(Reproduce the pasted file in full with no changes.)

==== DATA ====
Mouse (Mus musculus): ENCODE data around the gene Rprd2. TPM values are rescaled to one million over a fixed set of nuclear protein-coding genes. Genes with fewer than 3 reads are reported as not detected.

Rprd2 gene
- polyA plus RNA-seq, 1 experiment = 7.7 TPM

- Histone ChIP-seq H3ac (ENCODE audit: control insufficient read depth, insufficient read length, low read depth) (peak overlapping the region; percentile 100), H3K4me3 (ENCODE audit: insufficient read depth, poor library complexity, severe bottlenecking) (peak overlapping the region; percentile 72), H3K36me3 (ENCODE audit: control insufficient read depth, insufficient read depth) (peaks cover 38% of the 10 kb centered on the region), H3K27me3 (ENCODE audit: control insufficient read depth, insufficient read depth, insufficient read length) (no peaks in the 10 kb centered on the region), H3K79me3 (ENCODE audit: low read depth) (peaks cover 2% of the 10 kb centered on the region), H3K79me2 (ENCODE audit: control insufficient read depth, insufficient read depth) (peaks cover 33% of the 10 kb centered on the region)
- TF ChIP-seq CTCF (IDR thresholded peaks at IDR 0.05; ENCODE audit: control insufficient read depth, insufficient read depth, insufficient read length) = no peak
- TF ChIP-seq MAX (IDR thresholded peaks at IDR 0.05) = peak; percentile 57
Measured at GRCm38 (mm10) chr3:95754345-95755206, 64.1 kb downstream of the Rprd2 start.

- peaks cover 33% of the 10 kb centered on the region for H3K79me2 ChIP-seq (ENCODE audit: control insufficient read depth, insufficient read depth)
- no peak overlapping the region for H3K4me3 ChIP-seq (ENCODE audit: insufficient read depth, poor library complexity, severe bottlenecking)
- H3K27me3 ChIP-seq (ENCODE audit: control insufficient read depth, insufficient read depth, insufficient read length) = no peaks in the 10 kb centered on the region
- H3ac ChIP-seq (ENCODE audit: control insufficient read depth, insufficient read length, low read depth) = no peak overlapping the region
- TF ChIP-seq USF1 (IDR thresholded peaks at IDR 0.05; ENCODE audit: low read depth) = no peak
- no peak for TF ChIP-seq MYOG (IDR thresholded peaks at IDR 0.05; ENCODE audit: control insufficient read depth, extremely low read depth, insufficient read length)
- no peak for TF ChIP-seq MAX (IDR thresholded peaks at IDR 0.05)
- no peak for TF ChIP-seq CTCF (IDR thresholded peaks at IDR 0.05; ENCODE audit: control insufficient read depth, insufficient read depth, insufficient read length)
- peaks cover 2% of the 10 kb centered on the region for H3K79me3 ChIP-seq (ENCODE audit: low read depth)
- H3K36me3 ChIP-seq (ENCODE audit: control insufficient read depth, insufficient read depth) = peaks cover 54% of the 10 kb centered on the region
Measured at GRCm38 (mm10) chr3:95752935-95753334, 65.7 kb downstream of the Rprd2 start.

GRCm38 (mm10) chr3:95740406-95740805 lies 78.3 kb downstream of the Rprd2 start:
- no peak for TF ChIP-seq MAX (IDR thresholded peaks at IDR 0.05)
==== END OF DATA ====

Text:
Mouse (Mus musculus): ENCODE data around the gene Rprd2. TPM values are rescaled to one million over a fixed set of nuclear protein-coding genes. Genes with fewer than 3 reads are reported as not detected.

Rprd2 gene
- polyA plus RNA-seq, 1 experiment = 7.7 TPM

- Histone ChIP-seq H3ac (ENCODE audit: control insufficient read depth, insufficient read length, low read depth) (peak overlapping the region; percentile 100), H3K4me3 (ENCODE audit: insufficient read depth, poor library complexity, severe bottlenecking) (peak overlapping the region; percentile 72), H3K36me3 (ENCODE audit: control insufficient read depth, insufficient read depth) (peaks cover 38% of the 10 kb centered on the region), H3K27me3 (ENCODE audit: control insufficient read depth, insufficient read depth, insufficient read length) (no peaks in the 10 kb centered on the region), H3K79me3 (ENCODE audit: low read depth) (peaks cover 2% of the 10 kb centered on the region), H3K79me2 (ENCODE audit: control insufficient read depth, insufficient read depth) (peaks cover 33% of the 10 kb centered on the region)
- TF ChIP-seq CTCF (IDR thresholded peaks at IDR 0.05; ENCODE audit: control insufficient read depth, insufficient read depth, insufficient read length) = no peak
- TF ChIP-seq MAX (IDR thresholded peaks at IDR 0.05) = peak; percentile 57
Measured at GRCm38 (mm10) chr3:95754345-95755206, 64.1 kb downstream of the Rprd2 start.

- peaks cover 33% of the 10 kb centered on the region for H3K79me2 ChIP-seq (ENCODE audit: control insufficient read depth, insufficient read depth)
- no peak overlapping the region for H3K4me3 ChIP-seq (ENCODE audit: insufficient read depth, poor library complexity, severe bottlenecking)
- H3K27me3 ChIP-seq (ENCODE audit: control insufficient read depth, insufficient read depth, insufficient read length) = no peaks in the 10 kb centered on the region
- H3ac ChIP-seq (ENCODE audit: control insufficient read depth, insufficient read length, low read depth) = no peak overlapping the region
- TF ChIP-seq USF1 (IDR thresholded peaks at IDR 0.05; ENCODE audit: low read depth) = no peak
- no peak for TF ChIP-seq MYOG (IDR thresholded peaks at IDR 0.05; ENCODE audit: control insufficient read depth, extremely low read depth, insufficient read length)
- no peak for TF ChIP-seq MAX (IDR thresholded peaks at IDR 0.05)
- no peak for TF ChIP-seq CTCF (IDR thresholded peaks at IDR 0.05; ENCODE audit: control insufficient read depth, insufficient read depth, insufficient read length)
- peaks cover 2% of the 10 kb centered on the region for H3K79me3 ChIP-seq (ENCODE audit: low read depth)
- H3K36me3 ChIP-seq (ENCODE audit: control insufficient read depth, insufficient read depth) = peaks cover 54% of the 10 kb centered on the region
Measured at GRCm38 (mm10) chr3:95752935-95753334, 65.7 kb downstream of the Rprd2 start.

GRCm38 (mm10) chr3:95740406-95740805 lies 78.3 kb downstream of the Rprd2 start:
- no peak for TF ChIP-seq MAX (IDR thresholded peaks at IDR 0.05)